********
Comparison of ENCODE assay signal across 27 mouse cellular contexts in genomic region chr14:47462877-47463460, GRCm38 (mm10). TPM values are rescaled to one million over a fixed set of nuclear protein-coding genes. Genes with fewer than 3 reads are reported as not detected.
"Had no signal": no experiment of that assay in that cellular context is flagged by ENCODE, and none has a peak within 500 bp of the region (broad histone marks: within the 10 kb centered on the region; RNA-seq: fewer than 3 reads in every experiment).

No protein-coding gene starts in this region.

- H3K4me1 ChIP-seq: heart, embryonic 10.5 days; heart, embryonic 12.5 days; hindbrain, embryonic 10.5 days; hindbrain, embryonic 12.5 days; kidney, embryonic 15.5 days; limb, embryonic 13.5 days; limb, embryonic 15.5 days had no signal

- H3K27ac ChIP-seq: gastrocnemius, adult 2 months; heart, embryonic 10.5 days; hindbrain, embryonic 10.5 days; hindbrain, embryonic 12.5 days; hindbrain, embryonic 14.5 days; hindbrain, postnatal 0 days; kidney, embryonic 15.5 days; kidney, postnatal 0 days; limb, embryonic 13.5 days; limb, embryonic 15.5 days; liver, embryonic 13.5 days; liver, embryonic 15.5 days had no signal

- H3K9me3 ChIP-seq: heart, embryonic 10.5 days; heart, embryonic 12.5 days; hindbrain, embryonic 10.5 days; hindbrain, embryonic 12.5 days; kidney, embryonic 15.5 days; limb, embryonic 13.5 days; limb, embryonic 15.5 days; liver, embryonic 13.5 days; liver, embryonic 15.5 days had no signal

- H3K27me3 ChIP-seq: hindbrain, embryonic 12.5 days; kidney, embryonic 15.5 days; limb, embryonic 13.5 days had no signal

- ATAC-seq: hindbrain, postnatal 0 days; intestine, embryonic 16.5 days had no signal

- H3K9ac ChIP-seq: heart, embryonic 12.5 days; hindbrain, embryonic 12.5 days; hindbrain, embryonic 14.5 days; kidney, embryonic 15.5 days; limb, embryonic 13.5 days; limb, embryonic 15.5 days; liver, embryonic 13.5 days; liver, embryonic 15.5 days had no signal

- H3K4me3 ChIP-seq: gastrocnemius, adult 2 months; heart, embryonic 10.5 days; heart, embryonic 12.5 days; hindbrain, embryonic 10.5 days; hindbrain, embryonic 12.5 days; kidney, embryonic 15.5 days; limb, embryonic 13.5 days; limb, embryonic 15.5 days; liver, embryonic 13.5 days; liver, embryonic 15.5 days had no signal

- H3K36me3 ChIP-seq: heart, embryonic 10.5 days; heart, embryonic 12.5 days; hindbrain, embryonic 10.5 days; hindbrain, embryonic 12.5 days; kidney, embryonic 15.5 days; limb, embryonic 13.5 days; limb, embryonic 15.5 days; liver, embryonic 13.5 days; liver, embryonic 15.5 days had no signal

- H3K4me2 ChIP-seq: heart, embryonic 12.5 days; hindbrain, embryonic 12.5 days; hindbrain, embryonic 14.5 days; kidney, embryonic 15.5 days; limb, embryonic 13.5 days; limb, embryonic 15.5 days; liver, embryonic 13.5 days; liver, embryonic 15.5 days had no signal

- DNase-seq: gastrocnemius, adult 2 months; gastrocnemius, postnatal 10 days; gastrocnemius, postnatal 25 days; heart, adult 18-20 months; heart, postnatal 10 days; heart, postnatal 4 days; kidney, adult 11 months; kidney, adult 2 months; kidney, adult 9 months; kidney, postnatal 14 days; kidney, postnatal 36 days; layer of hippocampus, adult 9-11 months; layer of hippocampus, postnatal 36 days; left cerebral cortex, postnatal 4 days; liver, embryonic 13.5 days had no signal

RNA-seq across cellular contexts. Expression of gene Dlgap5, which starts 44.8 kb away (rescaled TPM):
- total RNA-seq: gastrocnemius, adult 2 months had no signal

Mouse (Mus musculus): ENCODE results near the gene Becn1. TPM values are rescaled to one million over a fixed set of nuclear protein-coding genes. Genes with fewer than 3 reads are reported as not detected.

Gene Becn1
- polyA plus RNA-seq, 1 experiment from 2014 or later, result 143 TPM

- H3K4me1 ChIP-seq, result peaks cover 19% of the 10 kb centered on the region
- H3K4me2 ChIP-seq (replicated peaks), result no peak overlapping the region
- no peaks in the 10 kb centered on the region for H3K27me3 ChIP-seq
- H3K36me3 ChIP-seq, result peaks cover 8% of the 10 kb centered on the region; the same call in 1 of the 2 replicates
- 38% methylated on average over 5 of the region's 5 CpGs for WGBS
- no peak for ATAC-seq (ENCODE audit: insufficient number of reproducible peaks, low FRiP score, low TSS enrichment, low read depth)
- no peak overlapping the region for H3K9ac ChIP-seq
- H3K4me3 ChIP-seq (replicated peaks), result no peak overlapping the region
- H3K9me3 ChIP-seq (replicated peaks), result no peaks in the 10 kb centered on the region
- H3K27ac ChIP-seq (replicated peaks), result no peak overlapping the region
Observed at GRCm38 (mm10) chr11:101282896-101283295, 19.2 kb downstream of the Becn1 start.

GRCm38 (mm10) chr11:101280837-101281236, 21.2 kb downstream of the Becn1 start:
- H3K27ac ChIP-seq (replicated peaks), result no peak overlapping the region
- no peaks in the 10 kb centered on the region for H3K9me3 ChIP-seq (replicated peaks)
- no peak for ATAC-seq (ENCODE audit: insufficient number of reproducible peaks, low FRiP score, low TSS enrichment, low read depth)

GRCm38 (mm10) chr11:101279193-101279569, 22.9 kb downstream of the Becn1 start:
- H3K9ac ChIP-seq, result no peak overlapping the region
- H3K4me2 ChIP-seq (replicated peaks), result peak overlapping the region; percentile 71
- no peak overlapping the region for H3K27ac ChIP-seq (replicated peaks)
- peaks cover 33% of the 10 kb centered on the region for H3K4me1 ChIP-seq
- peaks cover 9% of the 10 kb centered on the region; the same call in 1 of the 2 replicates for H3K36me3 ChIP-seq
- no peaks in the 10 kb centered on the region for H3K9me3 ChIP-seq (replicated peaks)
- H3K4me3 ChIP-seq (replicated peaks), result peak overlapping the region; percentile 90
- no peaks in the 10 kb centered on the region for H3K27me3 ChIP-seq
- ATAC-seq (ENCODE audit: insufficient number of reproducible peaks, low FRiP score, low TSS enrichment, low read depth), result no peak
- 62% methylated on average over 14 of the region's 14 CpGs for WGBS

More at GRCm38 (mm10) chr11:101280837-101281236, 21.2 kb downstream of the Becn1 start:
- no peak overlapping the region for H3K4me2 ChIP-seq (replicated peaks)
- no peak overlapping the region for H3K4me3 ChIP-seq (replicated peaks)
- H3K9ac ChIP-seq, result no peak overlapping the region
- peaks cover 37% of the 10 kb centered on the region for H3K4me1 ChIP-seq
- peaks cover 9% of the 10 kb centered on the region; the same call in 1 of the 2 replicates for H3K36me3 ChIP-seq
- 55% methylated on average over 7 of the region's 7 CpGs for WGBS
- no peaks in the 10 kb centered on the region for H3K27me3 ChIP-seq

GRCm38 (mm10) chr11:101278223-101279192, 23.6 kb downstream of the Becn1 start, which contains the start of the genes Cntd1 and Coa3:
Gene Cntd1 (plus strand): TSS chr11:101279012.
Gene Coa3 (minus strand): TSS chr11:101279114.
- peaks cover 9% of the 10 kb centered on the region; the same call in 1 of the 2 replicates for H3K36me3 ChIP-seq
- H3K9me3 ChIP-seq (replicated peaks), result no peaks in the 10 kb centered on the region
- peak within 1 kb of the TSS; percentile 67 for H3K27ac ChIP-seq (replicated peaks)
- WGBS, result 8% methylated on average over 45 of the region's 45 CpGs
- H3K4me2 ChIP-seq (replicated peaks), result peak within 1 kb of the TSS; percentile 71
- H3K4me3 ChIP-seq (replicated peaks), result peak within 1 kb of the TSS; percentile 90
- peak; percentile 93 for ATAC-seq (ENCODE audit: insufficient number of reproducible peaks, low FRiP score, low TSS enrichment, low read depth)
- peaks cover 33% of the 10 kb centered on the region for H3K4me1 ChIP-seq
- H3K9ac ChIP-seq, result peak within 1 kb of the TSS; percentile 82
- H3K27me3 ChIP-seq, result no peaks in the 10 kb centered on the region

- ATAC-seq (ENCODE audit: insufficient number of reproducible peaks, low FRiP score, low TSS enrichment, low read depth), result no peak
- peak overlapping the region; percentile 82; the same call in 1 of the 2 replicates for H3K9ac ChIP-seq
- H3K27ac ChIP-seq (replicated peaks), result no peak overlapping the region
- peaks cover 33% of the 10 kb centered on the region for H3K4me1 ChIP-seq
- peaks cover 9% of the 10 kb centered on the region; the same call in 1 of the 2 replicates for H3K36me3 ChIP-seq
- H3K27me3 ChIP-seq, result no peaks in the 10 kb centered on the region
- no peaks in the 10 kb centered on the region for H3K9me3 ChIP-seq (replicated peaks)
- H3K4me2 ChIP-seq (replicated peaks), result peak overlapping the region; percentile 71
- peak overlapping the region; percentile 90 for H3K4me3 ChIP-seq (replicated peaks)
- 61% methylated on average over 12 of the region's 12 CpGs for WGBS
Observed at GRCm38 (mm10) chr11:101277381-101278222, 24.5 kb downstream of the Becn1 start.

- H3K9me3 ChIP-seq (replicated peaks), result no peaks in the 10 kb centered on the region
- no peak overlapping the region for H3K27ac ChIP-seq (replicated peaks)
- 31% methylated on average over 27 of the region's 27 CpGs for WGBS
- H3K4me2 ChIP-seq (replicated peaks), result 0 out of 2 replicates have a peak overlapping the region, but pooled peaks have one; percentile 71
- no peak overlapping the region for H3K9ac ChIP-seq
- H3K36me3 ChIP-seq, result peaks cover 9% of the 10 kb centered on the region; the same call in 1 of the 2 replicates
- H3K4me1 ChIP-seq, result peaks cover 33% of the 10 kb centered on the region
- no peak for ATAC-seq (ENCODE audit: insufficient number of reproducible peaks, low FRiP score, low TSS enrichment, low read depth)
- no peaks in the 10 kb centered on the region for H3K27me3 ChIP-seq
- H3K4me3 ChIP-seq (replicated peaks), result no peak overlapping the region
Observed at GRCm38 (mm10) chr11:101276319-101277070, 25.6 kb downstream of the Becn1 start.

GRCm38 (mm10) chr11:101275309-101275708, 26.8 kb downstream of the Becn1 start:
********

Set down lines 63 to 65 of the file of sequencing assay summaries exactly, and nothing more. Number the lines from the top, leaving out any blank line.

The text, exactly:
- peaks cover 33% of the 10 kb centered on the region for H3K4me1 ChIP-seq
- H3K9ac ChIP-seq, result peak within 1 kb of the TSS; percentile 82
- H3K27me3 ChIP-seq, result no peaks in the 10 kb centered on the region